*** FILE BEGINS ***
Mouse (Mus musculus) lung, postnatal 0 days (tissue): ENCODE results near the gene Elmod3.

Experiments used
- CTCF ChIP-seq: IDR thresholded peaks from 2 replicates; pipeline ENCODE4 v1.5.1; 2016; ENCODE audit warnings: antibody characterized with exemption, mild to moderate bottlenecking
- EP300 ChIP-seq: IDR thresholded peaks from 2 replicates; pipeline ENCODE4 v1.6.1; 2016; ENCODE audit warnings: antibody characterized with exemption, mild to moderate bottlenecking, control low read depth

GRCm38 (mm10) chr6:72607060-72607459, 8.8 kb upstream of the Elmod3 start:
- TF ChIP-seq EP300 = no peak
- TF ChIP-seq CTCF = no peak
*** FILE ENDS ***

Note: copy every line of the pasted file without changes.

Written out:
Mouse (Mus musculus) lung, postnatal 0 days (tissue): ENCODE results near the gene Elmod3.

Experiments used
- CTCF ChIP-seq: IDR thresholded peaks from 2 replicates; pipeline ENCODE4 v1.5.1; 2016; ENCODE audit warnings: antibody characterized with exemption, mild to moderate bottlenecking
- EP300 ChIP-seq: IDR thresholded peaks from 2 replicates; pipeline ENCODE4 v1.6.1; 2016; ENCODE audit warnings: antibody characterized with exemption, mild to moderate bottlenecking, control low read depth

GRCm38 (mm10) chr6:72607060-72607459, 8.8 kb upstream of the Elmod3 start:
- TF ChIP-seq EP300 = no peak
- TF ChIP-seq CTCF = no peak